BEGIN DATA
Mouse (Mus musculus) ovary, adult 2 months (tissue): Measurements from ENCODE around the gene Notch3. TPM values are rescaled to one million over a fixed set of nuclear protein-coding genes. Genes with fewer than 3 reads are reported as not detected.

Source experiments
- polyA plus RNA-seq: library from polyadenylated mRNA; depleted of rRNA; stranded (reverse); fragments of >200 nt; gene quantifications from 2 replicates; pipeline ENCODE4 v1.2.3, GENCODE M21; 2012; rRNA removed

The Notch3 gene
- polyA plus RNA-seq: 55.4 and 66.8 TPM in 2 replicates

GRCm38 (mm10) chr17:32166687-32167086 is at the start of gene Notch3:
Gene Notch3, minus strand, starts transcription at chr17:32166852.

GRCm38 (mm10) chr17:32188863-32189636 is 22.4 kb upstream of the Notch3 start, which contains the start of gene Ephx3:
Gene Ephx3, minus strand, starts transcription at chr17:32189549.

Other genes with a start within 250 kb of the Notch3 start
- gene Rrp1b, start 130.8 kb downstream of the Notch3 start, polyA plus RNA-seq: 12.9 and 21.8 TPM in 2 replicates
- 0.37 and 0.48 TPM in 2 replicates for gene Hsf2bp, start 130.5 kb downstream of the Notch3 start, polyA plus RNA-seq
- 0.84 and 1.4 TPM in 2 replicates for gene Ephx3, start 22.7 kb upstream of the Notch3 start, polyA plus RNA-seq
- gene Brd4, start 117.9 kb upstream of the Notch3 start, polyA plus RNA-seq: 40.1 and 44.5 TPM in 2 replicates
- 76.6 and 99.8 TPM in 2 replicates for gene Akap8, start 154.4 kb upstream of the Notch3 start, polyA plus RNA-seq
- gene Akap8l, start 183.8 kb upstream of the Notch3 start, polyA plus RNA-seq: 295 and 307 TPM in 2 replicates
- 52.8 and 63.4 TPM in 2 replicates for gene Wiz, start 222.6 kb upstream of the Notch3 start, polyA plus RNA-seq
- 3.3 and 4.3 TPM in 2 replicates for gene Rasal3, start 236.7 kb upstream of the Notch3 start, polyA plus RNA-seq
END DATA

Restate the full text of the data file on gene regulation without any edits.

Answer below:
Mouse (Mus musculus) ovary, adult 2 months (tissue): Measurements from ENCODE around the gene Notch3. TPM values are rescaled to one million over a fixed set of nuclear protein-coding genes. Genes with fewer than 3 reads are reported as not detected.

Source experiments
- polyA plus RNA-seq: library from polyadenylated mRNA; depleted of rRNA; stranded (reverse); fragments of >200 nt; gene quantifications from 2 replicates; pipeline ENCODE4 v1.2.3, GENCODE M21; 2012; rRNA removed

The Notch3 gene
- polyA plus RNA-seq: 55.4 and 66.8 TPM in 2 replicates

GRCm38 (mm10) chr17:32166687-32167086 is at the start of gene Notch3:
Gene Notch3, minus strand, starts transcription at chr17:32166852.

GRCm38 (mm10) chr17:32188863-32189636 is 22.4 kb upstream of the Notch3 start, which contains the start of gene Ephx3:
Gene Ephx3, minus strand, starts transcription at chr17:32189549.

Other genes with a start within 250 kb of the Notch3 start
- gene Rrp1b, start 130.8 kb downstream of the Notch3 start, polyA plus RNA-seq: 12.9 and 21.8 TPM in 2 replicates
- 0.37 and 0.48 TPM in 2 replicates for gene Hsf2bp, start 130.5 kb downstream of the Notch3 start, polyA plus RNA-seq
- 0.84 and 1.4 TPM in 2 replicates for gene Ephx3, start 22.7 kb upstream of the Notch3 start, polyA plus RNA-seq
- gene Brd4, start 117.9 kb upstream of the Notch3 start, polyA plus RNA-seq: 40.1 and 44.5 TPM in 2 replicates
- 76.6 and 99.8 TPM in 2 replicates for gene Akap8, start 154.4 kb upstream of the Notch3 start, polyA plus RNA-seq
- gene Akap8l, start 183.8 kb upstream of the Notch3 start, polyA plus RNA-seq: 295 and 307 TPM in 2 replicates
- 52.8 and 63.4 TPM in 2 replicates for gene Wiz, start 222.6 kb upstream of the Notch3 start, polyA plus RNA-seq
- 3.3 and 4.3 TPM in 2 replicates for gene Rasal3, start 236.7 kb upstream of the Notch3 start, polyA plus RNA-seq